I feel this comes down to an argument of “does the ends justify the means?” If we consider that using hacktivist methods could disrupt terrorist networks or promote a particular cause or ideology, are we willing to accept that it’s ok? At the end of the day, hacktivists have to accept that it’s as important for those they disagree with to share their opinion as it is for those they oppose.

So is hacktivism a genuine form of protest?

I’ve spent a while thinking about this but I believe that yes, hacktivism is a genuine form of protest. Clearly from the attention that has been given to causes utilising hacktivist methods it seems fair to say that hacktivism can be effective. I find it debateable though as to whether hacktivist methods can create sympathy for a cause, it’s difficult to ascertain the helpfulness of hacktivism for a particular cause. I do believe that it is entirely possible for hacktivist methods to be used in a justified and ethical way.

The serious nature of hacktivism necessitates that it be one of the final options of protest for when all other methods have failed. It’s a rather aggressive tactic that’s more likely to intimidate and aggravate rather than promote progressive discourse between two parties. Failing that, clever clogs hackers will no doubt find a way to promote their message.

Ubuntu 12.04 (And first post!)

Woo! First post!

So anyway, I recently re-installed Ubuntu on my desktop PC. I quite like Linux and I’d want to use it more often but I find that certain things don’t work so well. But anyway, here’s a few of the issues I’ve found with Ubuntu 12.04


Skype’s come a long way since it bumped up to version 4, the inclusion of a tabbed window interface really helps to streamline everything. Still, sound for 64-bit computers is still an issue. I’m thinking it’s a PulseAudio/Skype issue but all sound is badly distorted. It’s little things like this that compromise the usability for everyday users.


For all it’s bad press, I quite like the unity interface. The way the top bar becomes the title menus really does a lot to clear up the clutter everyday PC users face. However, I’ve found the integration of other applications to be somewhat lackluster, particularly in the system tray area which blocks other applications from displaying icons there unless you open the console and use gconf to change the white list.

The side-bar ‘dock’ that housed all of the application icons no-longer auto-hides which was a useful space-saving feature. Even better was when there was an option so you could customise it to your own personal preference! I don’t mind Ubuntu nabbing a few Mac OS-X UI features here and there because if there’s one thing Apple are good at it’s UI design (iOS Homescreen and notifications not withstanding); what I do have an issue with is Ubuntu taking Apple’s rather authoritarian approach to software development – there’s no space for personal customisation just like…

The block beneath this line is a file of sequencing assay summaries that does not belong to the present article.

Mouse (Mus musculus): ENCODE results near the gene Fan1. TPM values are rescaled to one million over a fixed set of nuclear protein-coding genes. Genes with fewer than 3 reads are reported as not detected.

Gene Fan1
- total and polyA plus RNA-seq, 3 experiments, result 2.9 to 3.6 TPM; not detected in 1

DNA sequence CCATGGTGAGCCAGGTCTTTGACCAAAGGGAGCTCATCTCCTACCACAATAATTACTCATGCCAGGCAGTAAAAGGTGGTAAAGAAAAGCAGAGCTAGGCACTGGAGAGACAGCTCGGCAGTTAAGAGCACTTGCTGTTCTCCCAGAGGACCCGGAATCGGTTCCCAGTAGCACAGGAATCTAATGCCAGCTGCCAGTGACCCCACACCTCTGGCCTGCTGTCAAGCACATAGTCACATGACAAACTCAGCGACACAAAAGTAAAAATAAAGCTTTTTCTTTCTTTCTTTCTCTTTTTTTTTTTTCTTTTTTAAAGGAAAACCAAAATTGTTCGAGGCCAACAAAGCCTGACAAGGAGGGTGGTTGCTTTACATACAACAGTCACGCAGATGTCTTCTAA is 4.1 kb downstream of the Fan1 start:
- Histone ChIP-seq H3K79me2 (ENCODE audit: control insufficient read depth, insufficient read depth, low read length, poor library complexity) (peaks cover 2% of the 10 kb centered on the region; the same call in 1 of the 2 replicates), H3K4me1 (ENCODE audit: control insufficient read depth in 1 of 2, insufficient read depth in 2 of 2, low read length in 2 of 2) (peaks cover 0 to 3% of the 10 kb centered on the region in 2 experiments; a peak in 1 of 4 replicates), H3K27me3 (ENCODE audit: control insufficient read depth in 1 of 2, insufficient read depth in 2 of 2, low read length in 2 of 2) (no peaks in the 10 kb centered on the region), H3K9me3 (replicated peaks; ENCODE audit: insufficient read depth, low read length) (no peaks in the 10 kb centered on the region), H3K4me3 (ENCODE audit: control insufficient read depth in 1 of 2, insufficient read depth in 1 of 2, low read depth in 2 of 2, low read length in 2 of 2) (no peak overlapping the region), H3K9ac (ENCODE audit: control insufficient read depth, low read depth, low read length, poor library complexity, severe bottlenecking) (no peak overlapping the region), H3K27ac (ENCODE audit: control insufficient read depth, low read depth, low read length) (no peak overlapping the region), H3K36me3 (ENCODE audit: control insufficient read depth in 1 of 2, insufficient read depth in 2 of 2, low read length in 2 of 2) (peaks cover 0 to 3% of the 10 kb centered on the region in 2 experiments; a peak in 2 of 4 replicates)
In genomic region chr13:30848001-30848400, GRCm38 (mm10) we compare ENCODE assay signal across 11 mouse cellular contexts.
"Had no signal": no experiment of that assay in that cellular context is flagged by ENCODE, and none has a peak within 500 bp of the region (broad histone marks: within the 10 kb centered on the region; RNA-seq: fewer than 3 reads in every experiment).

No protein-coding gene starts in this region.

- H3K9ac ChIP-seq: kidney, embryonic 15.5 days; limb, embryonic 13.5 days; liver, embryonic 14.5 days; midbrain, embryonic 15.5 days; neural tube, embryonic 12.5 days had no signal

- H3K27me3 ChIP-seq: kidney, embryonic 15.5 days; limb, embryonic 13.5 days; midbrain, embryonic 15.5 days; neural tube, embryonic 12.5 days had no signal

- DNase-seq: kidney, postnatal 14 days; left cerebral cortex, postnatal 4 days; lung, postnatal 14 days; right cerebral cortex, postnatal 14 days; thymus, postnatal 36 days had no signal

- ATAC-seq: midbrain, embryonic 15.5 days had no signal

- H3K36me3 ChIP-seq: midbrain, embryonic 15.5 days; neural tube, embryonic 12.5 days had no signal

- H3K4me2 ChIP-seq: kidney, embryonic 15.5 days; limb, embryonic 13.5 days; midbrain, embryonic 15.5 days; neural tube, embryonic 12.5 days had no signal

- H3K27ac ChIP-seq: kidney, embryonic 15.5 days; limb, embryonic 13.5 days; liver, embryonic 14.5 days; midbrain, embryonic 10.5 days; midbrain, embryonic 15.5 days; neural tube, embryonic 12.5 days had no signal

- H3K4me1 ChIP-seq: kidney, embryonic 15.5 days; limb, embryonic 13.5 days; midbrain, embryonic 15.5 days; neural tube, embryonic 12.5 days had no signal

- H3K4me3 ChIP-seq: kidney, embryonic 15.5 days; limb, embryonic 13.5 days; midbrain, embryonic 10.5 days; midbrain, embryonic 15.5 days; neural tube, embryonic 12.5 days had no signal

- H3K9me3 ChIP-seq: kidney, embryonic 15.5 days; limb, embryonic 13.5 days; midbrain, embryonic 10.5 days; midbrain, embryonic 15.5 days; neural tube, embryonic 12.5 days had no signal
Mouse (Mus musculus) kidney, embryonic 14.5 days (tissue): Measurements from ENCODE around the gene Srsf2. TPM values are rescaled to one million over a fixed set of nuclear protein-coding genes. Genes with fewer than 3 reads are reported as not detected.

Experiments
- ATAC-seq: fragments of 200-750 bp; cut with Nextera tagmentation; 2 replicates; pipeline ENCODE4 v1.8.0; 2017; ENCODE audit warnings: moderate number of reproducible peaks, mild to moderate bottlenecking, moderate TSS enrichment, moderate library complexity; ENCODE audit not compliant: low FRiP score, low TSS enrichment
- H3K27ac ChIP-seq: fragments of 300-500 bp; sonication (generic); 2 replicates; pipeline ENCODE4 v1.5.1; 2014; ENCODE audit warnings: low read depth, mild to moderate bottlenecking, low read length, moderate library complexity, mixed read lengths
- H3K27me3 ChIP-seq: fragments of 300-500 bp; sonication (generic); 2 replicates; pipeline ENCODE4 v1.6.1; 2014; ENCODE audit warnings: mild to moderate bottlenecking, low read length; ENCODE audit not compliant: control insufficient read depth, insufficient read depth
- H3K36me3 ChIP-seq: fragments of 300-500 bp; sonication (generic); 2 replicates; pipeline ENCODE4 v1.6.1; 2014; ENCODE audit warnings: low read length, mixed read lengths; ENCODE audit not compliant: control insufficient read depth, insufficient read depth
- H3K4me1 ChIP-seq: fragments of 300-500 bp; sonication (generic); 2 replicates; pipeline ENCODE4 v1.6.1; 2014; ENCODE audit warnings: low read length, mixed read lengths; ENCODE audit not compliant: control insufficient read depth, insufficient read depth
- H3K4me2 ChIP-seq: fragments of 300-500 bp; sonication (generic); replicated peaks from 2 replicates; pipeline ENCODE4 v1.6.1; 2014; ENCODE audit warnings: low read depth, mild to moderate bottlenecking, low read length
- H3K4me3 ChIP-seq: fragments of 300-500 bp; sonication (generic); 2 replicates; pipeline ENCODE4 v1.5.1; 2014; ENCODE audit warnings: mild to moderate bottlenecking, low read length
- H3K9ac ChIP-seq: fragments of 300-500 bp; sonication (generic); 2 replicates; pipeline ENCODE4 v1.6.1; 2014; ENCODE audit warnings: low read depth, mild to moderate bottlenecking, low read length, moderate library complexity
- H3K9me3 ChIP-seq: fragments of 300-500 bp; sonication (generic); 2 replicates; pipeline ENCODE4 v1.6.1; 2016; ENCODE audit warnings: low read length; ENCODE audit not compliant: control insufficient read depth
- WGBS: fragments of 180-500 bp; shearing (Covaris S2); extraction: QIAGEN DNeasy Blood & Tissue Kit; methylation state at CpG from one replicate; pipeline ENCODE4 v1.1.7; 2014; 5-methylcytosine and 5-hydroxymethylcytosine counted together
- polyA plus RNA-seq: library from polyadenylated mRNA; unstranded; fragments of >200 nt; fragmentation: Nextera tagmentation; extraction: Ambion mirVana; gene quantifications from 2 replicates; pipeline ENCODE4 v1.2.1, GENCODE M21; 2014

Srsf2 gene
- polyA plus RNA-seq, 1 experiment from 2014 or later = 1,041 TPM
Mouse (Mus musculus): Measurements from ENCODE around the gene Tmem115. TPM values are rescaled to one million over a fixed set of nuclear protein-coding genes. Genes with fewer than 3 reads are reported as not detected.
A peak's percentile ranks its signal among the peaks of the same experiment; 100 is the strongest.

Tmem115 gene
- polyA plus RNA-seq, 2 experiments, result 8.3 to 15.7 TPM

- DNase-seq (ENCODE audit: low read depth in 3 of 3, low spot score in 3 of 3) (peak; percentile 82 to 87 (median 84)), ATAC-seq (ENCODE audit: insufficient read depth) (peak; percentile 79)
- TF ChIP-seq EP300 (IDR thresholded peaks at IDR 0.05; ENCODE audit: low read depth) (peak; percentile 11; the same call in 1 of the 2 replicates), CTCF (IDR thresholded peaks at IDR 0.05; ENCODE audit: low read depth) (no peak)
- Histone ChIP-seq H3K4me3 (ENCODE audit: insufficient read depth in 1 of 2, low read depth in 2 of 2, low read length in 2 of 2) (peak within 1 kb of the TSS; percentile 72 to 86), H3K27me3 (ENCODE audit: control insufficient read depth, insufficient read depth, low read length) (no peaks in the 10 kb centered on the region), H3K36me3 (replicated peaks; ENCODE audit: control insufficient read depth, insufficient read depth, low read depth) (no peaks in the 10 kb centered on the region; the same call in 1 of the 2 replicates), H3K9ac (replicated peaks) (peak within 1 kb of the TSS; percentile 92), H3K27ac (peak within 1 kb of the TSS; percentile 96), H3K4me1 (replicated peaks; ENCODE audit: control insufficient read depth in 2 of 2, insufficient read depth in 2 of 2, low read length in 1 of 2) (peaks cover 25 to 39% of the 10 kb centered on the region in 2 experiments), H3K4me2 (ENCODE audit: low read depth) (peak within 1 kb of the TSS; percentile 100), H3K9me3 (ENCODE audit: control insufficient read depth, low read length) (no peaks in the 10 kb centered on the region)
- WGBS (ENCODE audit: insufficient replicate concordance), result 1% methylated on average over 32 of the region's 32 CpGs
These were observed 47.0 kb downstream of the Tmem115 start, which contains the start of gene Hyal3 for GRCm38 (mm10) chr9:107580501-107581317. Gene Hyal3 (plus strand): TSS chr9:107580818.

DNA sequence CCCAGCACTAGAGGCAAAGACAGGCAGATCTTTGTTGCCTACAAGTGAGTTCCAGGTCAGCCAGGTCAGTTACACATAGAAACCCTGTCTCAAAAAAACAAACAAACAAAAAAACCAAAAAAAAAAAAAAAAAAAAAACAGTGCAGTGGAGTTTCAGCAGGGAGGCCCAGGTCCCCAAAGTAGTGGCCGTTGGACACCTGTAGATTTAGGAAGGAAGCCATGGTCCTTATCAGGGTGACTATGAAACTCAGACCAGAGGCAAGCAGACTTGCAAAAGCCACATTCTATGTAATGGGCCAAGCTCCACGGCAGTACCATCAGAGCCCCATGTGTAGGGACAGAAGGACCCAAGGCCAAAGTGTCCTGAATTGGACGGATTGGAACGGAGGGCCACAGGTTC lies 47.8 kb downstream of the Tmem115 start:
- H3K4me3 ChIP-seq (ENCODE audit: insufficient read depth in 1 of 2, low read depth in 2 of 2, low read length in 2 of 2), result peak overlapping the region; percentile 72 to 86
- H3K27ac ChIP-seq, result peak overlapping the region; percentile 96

Volume Control

Ubuntu tended towards incremental steps of 6% if you change the volume, for headphone users that can be quite significant so if you’re not wanting to be deafened, you’d change that figure. The gconf utility used to allow you to do that just fine and dandy but now that option isn’t there. I got around this by using custom key bindings and this file. I didn’t bother with the xbindkeys script and instead just used Ubuntu’s provided keyboard shortcut manager in system settings.

IM Clients

Empathy is still the default IM client on Ubuntu and I’m alright with that because I feel Pidgin has really lost a lot of ground to Empathy. The one feature Empathy still needs to implement to overtake Pidgin is combining contacts – to this day Trillian is the only IM application that achieves this properly. Combined contacts should:

  • Be able to be viewed as a mixed chat log from individual contacts, combined chronologically.
  • Prioritise a particular account protocol.
  • Easy switching and notifications of changing protocol within a single chat window.

Skype support would be lovely too but somewhat of a pipe dream at this point, though Skypekit is available for Linux embedded devices – surely should work on Linux desktop?


I can’t believe this issue made it past testing: the bottom of letters which hang below the line are cut off. Minor I know but mind boggling in it’s simplicity.


Right-click on the tab-bar and tell it to use system title bar and borders to avoid displaying two title bars in full-screen mode.


There really needs to be an easier way to manage mounted partitions in Ubuntu. Disk Utility is an excellent application but I feel it’s usefulness could be extended to managing mounted partitions, it’d be nice if it would automatically mount a particular partition that I use to store my important files but to do this I have to edit fstab – not too much of an issue for me but it’s minor things like this that will confuse Joe Bloggs.